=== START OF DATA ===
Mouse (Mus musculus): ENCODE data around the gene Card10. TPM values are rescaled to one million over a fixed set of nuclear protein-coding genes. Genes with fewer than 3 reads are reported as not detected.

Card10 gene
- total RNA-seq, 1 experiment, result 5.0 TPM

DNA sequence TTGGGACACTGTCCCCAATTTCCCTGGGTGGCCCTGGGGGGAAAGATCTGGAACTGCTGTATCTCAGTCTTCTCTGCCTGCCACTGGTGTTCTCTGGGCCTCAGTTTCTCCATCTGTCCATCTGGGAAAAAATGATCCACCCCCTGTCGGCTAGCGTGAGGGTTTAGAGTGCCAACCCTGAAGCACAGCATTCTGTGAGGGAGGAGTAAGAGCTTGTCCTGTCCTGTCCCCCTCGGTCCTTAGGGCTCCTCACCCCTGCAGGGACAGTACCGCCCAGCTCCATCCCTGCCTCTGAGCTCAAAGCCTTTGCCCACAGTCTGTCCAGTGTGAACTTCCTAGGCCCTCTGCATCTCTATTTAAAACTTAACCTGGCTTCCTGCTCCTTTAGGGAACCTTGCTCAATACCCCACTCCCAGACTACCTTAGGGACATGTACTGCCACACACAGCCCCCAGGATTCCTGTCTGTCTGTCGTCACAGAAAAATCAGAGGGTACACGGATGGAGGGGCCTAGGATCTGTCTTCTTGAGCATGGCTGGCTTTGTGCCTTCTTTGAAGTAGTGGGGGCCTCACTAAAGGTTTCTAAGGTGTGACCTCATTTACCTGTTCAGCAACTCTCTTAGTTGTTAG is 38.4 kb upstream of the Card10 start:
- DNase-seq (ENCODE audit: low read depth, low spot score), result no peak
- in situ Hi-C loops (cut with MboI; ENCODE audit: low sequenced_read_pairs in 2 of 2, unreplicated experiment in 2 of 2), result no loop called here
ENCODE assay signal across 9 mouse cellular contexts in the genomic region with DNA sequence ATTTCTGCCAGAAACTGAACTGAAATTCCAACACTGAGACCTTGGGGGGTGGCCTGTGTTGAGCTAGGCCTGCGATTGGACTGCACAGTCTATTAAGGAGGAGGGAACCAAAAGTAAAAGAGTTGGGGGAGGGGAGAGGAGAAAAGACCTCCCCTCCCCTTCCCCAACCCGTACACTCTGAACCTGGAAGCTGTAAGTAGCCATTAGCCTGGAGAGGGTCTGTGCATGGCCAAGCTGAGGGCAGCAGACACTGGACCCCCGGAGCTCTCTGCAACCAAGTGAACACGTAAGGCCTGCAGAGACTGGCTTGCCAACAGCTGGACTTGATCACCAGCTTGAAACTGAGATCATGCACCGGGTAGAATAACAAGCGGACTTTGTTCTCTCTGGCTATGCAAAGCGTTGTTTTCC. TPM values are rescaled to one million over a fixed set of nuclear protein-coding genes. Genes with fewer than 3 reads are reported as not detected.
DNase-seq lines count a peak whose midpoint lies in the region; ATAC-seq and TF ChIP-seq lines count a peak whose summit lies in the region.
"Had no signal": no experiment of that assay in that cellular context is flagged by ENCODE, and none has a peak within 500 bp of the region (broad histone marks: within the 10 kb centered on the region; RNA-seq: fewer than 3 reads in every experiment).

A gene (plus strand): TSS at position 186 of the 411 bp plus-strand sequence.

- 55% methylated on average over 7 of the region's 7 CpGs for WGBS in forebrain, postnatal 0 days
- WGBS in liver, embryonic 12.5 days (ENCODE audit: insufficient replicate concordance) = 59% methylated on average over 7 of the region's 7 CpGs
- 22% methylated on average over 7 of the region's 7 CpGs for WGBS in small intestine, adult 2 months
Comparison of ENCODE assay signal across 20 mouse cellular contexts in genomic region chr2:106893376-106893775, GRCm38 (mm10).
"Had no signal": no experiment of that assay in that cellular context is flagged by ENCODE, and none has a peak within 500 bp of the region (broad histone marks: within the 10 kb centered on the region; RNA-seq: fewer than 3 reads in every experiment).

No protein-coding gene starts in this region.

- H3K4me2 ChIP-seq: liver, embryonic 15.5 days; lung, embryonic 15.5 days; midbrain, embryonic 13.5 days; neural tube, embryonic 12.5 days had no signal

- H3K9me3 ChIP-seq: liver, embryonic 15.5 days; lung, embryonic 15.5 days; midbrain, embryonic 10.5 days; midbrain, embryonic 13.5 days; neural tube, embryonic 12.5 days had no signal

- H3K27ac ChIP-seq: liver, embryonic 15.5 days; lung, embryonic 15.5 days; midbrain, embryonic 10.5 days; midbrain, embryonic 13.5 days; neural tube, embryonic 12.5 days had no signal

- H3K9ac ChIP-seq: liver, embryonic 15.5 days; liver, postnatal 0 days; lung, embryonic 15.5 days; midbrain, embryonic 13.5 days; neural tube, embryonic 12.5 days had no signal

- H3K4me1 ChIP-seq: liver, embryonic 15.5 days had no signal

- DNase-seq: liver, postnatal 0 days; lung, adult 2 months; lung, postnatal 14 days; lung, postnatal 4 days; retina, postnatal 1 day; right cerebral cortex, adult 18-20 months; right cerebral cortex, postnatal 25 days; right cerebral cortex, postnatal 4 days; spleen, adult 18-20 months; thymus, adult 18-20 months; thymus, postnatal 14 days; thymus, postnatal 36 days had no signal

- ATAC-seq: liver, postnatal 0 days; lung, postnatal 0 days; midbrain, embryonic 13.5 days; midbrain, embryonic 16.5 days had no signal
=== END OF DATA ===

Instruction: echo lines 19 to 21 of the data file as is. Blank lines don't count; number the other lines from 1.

- H3K27ac ChIP-seq: liver, embryonic 15.5 days; lung, embryonic 15.5 days; midbrain, embryonic 10.5 days; midbrain, embryonic 13.5 days; neural tube, embryonic 12.5 days had no signal

- H3K9ac ChIP-seq: liver, embryonic 15.5 days; liver, postnatal 0 days; lung, embryonic 15.5 days; midbrain, embryonic 13.5 days; neural tube, embryonic 12.5 days had no signal

- H3K4me1 ChIP-seq: liver, embryonic 15.5 days had no signal